1. A 13-mile hike, a stellar collection of photos, and a visit to a plant nursery - I think you did great! I don't have a problem with heights but I think a couple of the vantage points you took pictures from would give me pause. I liked the photo of Tunnel Falls with the anonymous hiker as he did provide perspective and he didn't look like anything more than a stick figure.

    I'm sorry that all of you up there in the PNW have been plagued by a truly nasty heatwave - we're not nearly as hot down this way, which is a weird flip on our respective summer norms (even if my friends still complain relentlessly about how hot and humid it is here). I hope your break comes soon!

    1. Thanks, Kris! Unfortunately, we're looking at low 90's for the next week. I suppose it's a small break, but still very uncomfortable by my standards. For now, at least, there's an 84F in the forecast for next Friday. I can't believe I'm looking forward to 84F! Honestly, the smoke is the worst part. The air is clearer today, but we have an air quality warning at least until Tuesday evening. I can't even enjoy the relatively cool mornings outside.

  2. Beautiful photos, it must have been mentally cooling to work through them for this post. We did hit 105 here, thank god for a/c! Since it doesn't look like there's much cooling in the forecast (although thankfully back down to the 90's) the watering regimen will continue...

    1. Thanks, Loree. Yes, I needed a mental escape from the endless watering and scorching heat. I hope your garden made it through without damage. No rain in sight, and no end to the watering.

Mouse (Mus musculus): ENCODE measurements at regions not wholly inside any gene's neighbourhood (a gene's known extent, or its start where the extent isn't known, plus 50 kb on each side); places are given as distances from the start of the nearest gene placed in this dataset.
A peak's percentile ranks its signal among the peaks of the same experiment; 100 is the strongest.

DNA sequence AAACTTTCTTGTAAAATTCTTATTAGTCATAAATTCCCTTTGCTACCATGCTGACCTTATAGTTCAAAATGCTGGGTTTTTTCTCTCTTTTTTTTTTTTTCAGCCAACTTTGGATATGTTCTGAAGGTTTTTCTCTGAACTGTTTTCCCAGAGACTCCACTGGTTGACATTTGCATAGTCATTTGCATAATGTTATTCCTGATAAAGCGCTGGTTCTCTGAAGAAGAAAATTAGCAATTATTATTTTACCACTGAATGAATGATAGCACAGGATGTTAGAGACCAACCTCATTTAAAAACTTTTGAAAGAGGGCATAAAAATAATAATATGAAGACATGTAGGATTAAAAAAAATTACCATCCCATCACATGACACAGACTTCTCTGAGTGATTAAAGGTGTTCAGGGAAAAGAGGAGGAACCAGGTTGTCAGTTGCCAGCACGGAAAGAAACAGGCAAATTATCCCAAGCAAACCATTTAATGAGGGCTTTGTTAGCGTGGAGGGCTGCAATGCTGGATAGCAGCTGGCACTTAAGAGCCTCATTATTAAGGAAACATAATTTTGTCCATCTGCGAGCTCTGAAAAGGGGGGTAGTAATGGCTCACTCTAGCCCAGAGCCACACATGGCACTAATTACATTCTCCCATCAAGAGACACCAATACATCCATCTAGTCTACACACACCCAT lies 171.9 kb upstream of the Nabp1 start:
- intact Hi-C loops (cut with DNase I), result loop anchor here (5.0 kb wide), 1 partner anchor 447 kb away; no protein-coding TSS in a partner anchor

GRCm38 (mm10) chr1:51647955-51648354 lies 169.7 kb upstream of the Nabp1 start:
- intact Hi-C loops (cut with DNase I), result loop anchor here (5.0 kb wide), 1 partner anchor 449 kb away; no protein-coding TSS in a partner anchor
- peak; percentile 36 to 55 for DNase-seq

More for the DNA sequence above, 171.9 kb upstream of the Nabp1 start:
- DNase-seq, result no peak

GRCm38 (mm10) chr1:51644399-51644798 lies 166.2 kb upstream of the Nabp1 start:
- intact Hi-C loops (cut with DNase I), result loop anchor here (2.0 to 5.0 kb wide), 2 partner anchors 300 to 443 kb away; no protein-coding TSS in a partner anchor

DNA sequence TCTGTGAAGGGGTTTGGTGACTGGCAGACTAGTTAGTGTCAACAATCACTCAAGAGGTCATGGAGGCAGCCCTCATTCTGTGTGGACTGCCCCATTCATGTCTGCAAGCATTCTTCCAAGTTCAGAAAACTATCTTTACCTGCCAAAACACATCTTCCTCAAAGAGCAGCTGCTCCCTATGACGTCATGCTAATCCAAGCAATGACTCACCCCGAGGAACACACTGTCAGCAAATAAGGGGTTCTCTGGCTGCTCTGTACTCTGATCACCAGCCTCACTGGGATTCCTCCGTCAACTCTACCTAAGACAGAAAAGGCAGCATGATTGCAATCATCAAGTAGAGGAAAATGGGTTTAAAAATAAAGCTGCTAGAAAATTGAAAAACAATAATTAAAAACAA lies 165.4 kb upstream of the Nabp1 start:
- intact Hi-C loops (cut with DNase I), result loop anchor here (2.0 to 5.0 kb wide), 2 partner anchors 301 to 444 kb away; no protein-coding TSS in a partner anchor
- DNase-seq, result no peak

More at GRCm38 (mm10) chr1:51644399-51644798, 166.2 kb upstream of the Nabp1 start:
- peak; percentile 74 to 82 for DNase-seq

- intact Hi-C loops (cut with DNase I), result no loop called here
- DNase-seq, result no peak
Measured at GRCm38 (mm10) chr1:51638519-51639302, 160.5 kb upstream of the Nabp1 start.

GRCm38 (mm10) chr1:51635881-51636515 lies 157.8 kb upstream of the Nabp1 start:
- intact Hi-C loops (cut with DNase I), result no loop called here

3. This is so beautiful. I have got to start getting out more and do some exploring. There is so much to see.

    1. It's the only hike I've managed to do this summer. I need to get out more, too!

  4. A beautiful hike. I read the post in installments: I need to take my time to immerse myself in the pictures when I join you on a trek. Frankly, why hurry a good thing. I'd be grateful for the metal rails in places: such heights could get me dizzy.
    I love the look and your description of "maidenhair ferns dotting a wall of columnar basalt dripping with water". I was always apprehensive about growing this fern because I don't have those conditions (wish I did). Since dangergarden recently posted a picture of her amazing looking maidenhair fern, I think I'll give it try, dripping water or not.
    I'm sick of the heat and smoke in Seattle. Autumn can't come fast enough for me.

    1. I'm glad you enjoyed it! It was a lot of pictures. I've seen maidenhair ferns growing beautifully in normal garden situations. They don't need a dripping rock wall or seep, though they certainly enjoy it. The smoke is supposed to clear up tomorrow here. I hope the air clears around Seattle, too.